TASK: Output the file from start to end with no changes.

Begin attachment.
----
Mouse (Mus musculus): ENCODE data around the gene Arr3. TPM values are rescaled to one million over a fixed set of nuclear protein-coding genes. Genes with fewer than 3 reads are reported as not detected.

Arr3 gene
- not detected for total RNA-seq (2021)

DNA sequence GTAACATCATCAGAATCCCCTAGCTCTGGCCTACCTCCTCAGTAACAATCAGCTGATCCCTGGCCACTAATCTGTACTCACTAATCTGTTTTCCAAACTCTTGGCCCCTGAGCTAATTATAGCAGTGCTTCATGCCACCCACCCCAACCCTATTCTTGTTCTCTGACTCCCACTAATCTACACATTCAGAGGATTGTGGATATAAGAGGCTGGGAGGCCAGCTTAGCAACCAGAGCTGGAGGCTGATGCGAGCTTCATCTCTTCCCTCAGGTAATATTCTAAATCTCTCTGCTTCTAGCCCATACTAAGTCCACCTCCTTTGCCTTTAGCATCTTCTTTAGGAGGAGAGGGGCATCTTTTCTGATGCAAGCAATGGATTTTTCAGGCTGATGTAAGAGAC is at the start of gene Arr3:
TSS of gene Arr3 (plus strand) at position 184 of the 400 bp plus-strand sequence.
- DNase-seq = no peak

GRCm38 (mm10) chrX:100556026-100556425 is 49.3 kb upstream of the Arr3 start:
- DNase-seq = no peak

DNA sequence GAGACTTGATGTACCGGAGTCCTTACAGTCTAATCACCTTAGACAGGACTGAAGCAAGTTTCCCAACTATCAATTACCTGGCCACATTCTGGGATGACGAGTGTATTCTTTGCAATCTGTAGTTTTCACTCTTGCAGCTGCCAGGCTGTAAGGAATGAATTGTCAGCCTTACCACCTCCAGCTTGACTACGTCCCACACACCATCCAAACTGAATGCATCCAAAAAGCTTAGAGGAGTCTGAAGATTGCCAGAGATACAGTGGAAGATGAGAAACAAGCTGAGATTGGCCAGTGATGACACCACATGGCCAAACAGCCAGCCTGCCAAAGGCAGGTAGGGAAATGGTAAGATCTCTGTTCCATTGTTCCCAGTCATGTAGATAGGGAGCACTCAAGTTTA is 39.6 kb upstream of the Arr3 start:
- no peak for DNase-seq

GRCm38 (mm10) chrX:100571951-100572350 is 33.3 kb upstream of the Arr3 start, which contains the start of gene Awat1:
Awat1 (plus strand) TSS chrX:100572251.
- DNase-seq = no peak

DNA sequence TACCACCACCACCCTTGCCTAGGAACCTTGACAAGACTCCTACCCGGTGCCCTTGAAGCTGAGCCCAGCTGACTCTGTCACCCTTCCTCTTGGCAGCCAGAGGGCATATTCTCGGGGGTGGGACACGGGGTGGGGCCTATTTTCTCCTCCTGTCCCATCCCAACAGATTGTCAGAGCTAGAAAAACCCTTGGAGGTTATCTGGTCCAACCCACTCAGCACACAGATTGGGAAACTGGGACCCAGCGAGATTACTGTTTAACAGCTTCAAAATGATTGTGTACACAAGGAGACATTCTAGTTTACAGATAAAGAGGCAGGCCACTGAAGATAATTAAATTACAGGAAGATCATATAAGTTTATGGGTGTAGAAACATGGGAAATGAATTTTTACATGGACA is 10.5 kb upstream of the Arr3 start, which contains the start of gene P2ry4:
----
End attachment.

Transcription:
Mouse (Mus musculus): ENCODE data around the gene Arr3. TPM values are rescaled to one million over a fixed set of nuclear protein-coding genes. Genes with fewer than 3 reads are reported as not detected.

Arr3 gene
- not detected for total RNA-seq (2021)

DNA sequence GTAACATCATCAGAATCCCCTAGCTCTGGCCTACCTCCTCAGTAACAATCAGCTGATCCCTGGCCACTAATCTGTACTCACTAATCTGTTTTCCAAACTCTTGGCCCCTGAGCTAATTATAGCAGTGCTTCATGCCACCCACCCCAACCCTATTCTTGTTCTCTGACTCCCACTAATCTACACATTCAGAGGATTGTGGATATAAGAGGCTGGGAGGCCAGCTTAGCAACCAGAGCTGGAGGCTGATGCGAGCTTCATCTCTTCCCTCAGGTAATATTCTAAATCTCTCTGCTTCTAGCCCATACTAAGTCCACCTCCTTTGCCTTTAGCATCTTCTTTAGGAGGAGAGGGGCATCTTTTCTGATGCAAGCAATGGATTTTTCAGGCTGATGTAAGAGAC is at the start of gene Arr3:
TSS of gene Arr3 (plus strand) at position 184 of the 400 bp plus-strand sequence.
- DNase-seq = no peak

GRCm38 (mm10) chrX:100556026-100556425 is 49.3 kb upstream of the Arr3 start:
- DNase-seq = no peak

DNA sequence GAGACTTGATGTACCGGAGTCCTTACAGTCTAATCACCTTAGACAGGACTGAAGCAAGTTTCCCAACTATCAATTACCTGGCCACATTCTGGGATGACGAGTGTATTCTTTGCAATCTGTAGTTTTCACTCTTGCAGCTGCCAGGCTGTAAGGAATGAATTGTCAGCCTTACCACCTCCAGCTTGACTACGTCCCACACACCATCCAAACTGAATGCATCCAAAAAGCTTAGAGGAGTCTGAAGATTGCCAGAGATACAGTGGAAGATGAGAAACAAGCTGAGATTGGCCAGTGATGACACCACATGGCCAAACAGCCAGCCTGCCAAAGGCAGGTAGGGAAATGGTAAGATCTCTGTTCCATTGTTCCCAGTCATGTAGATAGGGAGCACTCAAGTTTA is 39.6 kb upstream of the Arr3 start:
- no peak for DNase-seq

GRCm38 (mm10) chrX:100571951-100572350 is 33.3 kb upstream of the Arr3 start, which contains the start of gene Awat1:
Awat1 (plus strand) TSS chrX:100572251.
- DNase-seq = no peak

DNA sequence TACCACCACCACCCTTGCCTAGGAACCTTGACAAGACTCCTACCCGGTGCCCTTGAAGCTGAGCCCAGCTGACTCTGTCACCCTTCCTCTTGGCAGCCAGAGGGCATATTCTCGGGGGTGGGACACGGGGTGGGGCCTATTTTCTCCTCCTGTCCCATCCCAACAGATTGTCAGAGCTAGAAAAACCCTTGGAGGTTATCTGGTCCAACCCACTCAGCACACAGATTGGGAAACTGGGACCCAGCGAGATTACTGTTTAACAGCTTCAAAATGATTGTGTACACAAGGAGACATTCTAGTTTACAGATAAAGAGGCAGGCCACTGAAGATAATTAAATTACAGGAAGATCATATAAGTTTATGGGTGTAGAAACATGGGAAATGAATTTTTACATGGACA is 10.5 kb upstream of the Arr3 start, which contains the start of gene P2ry4: